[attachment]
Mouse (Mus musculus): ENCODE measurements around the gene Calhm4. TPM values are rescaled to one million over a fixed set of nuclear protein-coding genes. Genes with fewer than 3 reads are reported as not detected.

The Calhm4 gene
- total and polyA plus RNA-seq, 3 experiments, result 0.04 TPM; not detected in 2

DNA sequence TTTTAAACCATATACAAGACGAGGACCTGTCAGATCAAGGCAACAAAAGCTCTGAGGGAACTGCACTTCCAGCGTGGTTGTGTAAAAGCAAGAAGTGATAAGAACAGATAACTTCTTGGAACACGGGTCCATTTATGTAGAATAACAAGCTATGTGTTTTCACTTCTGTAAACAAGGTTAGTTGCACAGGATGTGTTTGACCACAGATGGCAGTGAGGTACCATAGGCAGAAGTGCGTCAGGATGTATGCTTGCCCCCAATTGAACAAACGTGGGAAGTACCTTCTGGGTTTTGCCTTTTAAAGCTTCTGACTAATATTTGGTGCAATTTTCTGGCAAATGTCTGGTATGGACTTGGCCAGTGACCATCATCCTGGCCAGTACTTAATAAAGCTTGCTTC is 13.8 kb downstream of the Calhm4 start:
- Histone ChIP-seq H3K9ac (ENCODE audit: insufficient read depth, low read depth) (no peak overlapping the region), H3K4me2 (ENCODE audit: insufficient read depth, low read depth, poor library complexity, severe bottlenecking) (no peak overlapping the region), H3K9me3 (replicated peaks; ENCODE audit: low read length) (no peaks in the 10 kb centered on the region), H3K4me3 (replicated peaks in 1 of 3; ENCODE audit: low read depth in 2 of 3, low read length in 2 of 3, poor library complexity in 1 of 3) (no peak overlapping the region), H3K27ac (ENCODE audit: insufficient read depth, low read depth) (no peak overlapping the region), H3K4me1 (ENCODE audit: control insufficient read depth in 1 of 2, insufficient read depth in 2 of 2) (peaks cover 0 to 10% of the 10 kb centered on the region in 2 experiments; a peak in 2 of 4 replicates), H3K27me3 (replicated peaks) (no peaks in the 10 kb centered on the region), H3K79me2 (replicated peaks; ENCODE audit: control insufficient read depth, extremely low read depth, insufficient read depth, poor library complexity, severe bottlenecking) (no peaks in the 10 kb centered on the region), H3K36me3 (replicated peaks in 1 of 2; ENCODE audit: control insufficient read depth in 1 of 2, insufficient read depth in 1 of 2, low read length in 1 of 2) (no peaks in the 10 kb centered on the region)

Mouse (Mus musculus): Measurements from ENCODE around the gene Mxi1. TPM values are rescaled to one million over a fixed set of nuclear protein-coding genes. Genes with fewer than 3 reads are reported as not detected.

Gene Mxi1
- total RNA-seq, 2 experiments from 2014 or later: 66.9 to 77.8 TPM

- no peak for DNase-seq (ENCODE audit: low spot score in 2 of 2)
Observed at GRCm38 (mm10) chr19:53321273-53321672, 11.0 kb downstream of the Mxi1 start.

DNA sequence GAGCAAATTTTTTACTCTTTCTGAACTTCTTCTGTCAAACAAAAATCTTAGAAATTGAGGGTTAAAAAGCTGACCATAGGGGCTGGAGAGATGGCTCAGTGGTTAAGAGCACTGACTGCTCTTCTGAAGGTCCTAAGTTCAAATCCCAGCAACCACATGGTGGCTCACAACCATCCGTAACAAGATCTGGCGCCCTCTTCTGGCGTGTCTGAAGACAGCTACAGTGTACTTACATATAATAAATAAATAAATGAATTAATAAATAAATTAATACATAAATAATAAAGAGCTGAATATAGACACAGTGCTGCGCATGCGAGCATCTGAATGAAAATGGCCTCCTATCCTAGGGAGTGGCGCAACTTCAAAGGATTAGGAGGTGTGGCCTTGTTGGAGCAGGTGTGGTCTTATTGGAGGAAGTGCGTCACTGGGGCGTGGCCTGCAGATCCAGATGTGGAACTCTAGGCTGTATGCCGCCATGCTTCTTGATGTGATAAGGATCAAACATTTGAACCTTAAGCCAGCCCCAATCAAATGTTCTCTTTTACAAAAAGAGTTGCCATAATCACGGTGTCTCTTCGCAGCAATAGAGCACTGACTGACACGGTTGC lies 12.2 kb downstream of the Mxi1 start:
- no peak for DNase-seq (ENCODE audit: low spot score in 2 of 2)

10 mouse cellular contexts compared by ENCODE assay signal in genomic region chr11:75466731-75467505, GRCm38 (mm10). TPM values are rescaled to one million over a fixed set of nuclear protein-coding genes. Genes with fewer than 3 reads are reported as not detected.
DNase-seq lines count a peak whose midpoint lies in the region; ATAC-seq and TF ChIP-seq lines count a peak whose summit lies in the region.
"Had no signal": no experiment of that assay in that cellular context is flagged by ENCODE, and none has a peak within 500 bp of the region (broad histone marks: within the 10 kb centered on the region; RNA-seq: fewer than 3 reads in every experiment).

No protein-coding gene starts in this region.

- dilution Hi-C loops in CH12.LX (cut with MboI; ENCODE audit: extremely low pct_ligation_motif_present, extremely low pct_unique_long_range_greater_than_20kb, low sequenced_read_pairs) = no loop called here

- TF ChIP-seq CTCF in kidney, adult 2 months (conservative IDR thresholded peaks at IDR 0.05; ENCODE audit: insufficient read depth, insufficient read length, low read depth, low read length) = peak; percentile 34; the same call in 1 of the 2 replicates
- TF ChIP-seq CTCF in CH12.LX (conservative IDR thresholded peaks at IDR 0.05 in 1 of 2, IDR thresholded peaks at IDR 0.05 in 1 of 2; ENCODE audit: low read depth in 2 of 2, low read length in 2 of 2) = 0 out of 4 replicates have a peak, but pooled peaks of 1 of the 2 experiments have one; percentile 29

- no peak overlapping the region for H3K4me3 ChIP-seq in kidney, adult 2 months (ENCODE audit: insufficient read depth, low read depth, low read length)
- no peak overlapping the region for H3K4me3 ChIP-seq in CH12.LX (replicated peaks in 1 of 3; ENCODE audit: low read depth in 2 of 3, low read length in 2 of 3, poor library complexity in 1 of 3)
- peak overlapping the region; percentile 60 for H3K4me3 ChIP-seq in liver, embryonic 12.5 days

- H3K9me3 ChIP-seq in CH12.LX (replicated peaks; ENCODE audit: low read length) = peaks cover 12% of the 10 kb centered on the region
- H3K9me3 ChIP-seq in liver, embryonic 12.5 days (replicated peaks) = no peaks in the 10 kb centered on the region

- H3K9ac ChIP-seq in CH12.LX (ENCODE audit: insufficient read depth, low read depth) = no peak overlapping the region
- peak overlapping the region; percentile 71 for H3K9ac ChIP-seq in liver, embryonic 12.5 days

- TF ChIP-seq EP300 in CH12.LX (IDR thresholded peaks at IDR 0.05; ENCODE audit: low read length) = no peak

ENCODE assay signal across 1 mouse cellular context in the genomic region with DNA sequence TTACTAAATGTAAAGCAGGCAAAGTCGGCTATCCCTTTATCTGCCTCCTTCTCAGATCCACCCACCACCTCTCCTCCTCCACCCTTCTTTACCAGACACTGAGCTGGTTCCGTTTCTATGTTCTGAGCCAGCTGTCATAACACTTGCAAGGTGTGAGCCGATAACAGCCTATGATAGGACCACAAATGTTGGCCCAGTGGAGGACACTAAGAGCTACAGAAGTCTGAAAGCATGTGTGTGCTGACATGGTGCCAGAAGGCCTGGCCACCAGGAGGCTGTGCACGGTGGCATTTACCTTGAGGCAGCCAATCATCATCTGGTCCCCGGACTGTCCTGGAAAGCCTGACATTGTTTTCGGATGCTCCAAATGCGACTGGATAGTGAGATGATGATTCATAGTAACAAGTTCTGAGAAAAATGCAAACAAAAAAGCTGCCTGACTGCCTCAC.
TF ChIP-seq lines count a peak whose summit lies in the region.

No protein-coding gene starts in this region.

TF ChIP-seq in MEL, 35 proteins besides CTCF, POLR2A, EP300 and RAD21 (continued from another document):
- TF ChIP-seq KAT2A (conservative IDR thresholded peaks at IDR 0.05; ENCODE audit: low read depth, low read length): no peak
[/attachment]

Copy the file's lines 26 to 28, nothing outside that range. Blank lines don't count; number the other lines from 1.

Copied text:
- peak overlapping the region; percentile 71 for H3K9ac ChIP-seq in liver, embryonic 12.5 days

- TF ChIP-seq EP300 in CH12.LX (IDR thresholded peaks at IDR 0.05; ENCODE audit: low read length) = no peak

ENCODE assay signal across 1 mouse cellular context in the genomic region with DNA sequence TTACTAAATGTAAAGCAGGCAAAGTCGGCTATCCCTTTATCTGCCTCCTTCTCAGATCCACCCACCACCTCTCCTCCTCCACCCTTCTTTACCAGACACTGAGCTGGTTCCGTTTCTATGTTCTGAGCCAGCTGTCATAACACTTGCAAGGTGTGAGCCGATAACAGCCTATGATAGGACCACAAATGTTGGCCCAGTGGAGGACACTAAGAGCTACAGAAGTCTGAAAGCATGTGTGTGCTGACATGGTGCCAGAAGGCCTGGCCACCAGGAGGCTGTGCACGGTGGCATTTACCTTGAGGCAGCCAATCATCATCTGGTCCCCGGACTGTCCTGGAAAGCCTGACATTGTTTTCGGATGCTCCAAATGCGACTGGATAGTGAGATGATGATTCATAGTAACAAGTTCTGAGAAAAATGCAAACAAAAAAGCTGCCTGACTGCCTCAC.